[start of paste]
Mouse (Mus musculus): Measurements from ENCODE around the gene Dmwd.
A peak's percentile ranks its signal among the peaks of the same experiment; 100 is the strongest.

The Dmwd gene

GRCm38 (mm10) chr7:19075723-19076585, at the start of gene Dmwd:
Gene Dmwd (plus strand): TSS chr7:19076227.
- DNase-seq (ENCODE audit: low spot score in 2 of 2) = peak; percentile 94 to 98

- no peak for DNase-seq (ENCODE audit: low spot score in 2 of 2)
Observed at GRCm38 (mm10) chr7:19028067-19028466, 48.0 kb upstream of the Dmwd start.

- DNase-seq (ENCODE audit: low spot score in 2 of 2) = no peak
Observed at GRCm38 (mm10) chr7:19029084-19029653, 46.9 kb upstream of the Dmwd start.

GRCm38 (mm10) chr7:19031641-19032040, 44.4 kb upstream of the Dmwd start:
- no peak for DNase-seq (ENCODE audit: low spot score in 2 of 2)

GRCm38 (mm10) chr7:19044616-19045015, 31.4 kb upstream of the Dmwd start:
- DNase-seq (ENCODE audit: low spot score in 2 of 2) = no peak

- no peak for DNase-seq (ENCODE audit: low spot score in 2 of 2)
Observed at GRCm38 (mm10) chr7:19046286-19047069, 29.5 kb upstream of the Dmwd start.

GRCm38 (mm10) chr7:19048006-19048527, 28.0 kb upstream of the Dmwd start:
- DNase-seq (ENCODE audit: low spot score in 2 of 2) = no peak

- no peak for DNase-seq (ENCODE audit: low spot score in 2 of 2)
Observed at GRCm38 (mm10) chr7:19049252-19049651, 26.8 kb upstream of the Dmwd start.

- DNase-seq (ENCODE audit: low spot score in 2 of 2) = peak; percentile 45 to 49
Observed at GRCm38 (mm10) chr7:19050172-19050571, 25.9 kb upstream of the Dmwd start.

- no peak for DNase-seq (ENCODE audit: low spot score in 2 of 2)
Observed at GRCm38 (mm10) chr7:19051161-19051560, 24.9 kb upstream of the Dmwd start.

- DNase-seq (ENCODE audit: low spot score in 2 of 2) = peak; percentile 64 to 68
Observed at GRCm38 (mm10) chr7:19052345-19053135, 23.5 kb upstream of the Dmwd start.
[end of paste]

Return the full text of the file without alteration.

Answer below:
Mouse (Mus musculus): Measurements from ENCODE around the gene Dmwd.
A peak's percentile ranks its signal among the peaks of the same experiment; 100 is the strongest.

The Dmwd gene

GRCm38 (mm10) chr7:19075723-19076585, at the start of gene Dmwd:
Gene Dmwd (plus strand): TSS chr7:19076227.
- DNase-seq (ENCODE audit: low spot score in 2 of 2) = peak; percentile 94 to 98

- no peak for DNase-seq (ENCODE audit: low spot score in 2 of 2)
Observed at GRCm38 (mm10) chr7:19028067-19028466, 48.0 kb upstream of the Dmwd start.

- DNase-seq (ENCODE audit: low spot score in 2 of 2) = no peak
Observed at GRCm38 (mm10) chr7:19029084-19029653, 46.9 kb upstream of the Dmwd start.

GRCm38 (mm10) chr7:19031641-19032040, 44.4 kb upstream of the Dmwd start:
- no peak for DNase-seq (ENCODE audit: low spot score in 2 of 2)

GRCm38 (mm10) chr7:19044616-19045015, 31.4 kb upstream of the Dmwd start:
- DNase-seq (ENCODE audit: low spot score in 2 of 2) = no peak

- no peak for DNase-seq (ENCODE audit: low spot score in 2 of 2)
Observed at GRCm38 (mm10) chr7:19046286-19047069, 29.5 kb upstream of the Dmwd start.

GRCm38 (mm10) chr7:19048006-19048527, 28.0 kb upstream of the Dmwd start:
- DNase-seq (ENCODE audit: low spot score in 2 of 2) = no peak

- no peak for DNase-seq (ENCODE audit: low spot score in 2 of 2)
Observed at GRCm38 (mm10) chr7:19049252-19049651, 26.8 kb upstream of the Dmwd start.

- DNase-seq (ENCODE audit: low spot score in 2 of 2) = peak; percentile 45 to 49
Observed at GRCm38 (mm10) chr7:19050172-19050571, 25.9 kb upstream of the Dmwd start.

- no peak for DNase-seq (ENCODE audit: low spot score in 2 of 2)
Observed at GRCm38 (mm10) chr7:19051161-19051560, 24.9 kb upstream of the Dmwd start.

- DNase-seq (ENCODE audit: low spot score in 2 of 2) = peak; percentile 64 to 68
Observed at GRCm38 (mm10) chr7:19052345-19053135, 23.5 kb upstream of the Dmwd start.